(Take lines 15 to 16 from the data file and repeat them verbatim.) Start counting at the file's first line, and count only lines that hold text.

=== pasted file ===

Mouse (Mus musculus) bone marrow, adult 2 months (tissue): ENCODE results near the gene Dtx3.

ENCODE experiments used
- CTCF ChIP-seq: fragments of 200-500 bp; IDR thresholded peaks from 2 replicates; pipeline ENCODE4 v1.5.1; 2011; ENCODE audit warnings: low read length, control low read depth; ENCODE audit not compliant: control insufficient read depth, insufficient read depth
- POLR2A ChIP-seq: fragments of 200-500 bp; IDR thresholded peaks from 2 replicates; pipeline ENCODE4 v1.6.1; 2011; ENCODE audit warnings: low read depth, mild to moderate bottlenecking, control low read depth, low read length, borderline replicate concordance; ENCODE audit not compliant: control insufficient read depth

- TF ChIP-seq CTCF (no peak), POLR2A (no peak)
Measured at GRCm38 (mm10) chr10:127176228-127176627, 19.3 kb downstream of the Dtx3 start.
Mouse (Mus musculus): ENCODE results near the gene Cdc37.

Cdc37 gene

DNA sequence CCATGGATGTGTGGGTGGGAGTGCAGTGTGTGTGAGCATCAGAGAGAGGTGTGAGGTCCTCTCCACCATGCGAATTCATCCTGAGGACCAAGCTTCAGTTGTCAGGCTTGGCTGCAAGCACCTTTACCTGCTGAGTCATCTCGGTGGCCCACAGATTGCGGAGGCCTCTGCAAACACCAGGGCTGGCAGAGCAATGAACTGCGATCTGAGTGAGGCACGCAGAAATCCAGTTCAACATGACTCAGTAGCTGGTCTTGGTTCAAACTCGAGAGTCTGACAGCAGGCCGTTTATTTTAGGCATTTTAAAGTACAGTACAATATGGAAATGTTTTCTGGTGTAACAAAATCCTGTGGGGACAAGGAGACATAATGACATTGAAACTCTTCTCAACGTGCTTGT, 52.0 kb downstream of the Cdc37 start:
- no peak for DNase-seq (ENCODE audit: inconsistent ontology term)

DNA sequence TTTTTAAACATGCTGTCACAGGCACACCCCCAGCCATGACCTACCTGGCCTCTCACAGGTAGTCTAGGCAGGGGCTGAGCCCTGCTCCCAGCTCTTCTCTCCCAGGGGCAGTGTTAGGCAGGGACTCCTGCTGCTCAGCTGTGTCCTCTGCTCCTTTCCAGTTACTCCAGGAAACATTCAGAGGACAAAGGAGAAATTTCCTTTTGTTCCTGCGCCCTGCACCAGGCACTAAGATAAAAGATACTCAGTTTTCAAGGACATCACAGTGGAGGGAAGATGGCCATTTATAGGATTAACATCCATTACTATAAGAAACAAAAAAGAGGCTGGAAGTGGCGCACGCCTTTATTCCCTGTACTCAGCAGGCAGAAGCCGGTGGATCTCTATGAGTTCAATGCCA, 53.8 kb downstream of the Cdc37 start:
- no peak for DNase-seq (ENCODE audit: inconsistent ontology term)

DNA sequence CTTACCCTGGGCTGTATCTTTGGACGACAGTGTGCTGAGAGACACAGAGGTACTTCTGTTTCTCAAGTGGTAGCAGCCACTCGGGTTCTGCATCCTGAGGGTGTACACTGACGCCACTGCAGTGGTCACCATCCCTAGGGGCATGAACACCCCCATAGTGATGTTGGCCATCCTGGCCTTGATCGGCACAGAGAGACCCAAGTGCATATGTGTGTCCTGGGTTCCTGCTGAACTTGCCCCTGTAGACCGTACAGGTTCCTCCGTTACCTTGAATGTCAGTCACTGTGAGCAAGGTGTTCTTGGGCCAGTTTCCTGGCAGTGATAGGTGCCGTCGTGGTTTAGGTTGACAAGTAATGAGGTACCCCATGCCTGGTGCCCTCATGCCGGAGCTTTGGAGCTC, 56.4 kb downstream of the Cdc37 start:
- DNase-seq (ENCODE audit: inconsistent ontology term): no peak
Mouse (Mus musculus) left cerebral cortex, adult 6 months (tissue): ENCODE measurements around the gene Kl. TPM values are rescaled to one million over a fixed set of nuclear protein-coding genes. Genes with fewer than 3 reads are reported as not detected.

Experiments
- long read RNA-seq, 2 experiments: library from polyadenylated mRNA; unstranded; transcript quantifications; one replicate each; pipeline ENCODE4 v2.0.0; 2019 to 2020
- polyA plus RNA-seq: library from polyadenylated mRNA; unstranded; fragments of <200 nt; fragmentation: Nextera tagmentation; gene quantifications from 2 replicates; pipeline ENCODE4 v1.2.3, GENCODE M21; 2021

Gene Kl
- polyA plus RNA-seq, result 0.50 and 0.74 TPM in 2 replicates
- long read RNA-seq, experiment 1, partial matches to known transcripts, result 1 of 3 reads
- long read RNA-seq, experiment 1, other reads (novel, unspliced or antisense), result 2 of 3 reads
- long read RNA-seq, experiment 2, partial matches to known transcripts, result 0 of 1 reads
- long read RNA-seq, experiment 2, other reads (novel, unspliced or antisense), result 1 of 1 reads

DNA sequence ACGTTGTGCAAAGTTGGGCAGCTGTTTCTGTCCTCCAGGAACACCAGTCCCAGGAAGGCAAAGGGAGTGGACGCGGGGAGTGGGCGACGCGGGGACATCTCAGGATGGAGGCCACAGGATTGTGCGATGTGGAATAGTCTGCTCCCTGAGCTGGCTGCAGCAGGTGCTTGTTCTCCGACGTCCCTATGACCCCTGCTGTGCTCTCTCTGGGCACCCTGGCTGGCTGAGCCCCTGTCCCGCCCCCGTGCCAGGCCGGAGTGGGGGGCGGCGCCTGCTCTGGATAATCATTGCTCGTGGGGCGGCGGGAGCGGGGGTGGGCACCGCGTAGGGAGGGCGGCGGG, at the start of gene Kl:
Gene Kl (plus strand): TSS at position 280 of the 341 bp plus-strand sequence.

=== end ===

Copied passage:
Mouse (Mus musculus) left cerebral cortex, adult 6 months (tissue): ENCODE measurements around the gene Kl. TPM values are rescaled to one million over a fixed set of nuclear protein-coding genes. Genes with fewer than 3 reads are reported as not detected.

Experiments